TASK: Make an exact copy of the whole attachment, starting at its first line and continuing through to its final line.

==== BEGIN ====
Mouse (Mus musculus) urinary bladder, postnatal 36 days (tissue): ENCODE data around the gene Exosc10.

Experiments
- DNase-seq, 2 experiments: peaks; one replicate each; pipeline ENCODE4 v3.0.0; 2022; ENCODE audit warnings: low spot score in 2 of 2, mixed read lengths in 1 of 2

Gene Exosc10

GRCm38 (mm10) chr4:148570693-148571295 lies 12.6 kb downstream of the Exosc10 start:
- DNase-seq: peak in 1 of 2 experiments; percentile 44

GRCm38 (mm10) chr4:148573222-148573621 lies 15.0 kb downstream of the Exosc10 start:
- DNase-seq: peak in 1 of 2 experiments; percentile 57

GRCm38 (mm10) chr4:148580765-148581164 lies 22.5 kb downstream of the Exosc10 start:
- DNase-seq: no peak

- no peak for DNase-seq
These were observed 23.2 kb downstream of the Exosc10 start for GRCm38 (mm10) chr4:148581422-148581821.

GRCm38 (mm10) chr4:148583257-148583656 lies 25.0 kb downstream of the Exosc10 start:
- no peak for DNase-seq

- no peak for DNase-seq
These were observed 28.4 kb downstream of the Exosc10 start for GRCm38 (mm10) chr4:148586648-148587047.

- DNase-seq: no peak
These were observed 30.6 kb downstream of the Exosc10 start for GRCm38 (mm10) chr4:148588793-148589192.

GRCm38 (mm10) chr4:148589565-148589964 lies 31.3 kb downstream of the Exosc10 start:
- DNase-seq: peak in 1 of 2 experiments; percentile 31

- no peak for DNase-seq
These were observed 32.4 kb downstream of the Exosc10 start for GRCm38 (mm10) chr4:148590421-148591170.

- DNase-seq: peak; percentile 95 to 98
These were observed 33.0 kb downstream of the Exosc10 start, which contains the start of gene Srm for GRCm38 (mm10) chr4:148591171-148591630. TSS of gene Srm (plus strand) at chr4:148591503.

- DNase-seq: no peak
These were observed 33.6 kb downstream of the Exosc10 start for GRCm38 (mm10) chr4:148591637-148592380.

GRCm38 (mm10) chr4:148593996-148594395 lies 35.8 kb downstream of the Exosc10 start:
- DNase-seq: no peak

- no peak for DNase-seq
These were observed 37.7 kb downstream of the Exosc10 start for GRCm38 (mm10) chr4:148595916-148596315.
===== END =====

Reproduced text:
Mouse (Mus musculus) urinary bladder, postnatal 36 days (tissue): ENCODE data around the gene Exosc10.

Experiments
- DNase-seq, 2 experiments: peaks; one replicate each; pipeline ENCODE4 v3.0.0; 2022; ENCODE audit warnings: low spot score in 2 of 2, mixed read lengths in 1 of 2

Gene Exosc10

GRCm38 (mm10) chr4:148570693-148571295 lies 12.6 kb downstream of the Exosc10 start:
- DNase-seq: peak in 1 of 2 experiments; percentile 44

GRCm38 (mm10) chr4:148573222-148573621 lies 15.0 kb downstream of the Exosc10 start:
- DNase-seq: peak in 1 of 2 experiments; percentile 57

GRCm38 (mm10) chr4:148580765-148581164 lies 22.5 kb downstream of the Exosc10 start:
- DNase-seq: no peak

- no peak for DNase-seq
These were observed 23.2 kb downstream of the Exosc10 start for GRCm38 (mm10) chr4:148581422-148581821.

GRCm38 (mm10) chr4:148583257-148583656 lies 25.0 kb downstream of the Exosc10 start:
- no peak for DNase-seq

- no peak for DNase-seq
These were observed 28.4 kb downstream of the Exosc10 start for GRCm38 (mm10) chr4:148586648-148587047.

- DNase-seq: no peak
These were observed 30.6 kb downstream of the Exosc10 start for GRCm38 (mm10) chr4:148588793-148589192.

GRCm38 (mm10) chr4:148589565-148589964 lies 31.3 kb downstream of the Exosc10 start:
- DNase-seq: peak in 1 of 2 experiments; percentile 31

- no peak for DNase-seq
These were observed 32.4 kb downstream of the Exosc10 start for GRCm38 (mm10) chr4:148590421-148591170.

- DNase-seq: peak; percentile 95 to 98
These were observed 33.0 kb downstream of the Exosc10 start, which contains the start of gene Srm for GRCm38 (mm10) chr4:148591171-148591630. TSS of gene Srm (plus strand) at chr4:148591503.

- DNase-seq: no peak
These were observed 33.6 kb downstream of the Exosc10 start for GRCm38 (mm10) chr4:148591637-148592380.

GRCm38 (mm10) chr4:148593996-148594395 lies 35.8 kb downstream of the Exosc10 start:
- DNase-seq: no peak

- no peak for DNase-seq
These were observed 37.7 kb downstream of the Exosc10 start for GRCm38 (mm10) chr4:148595916-148596315.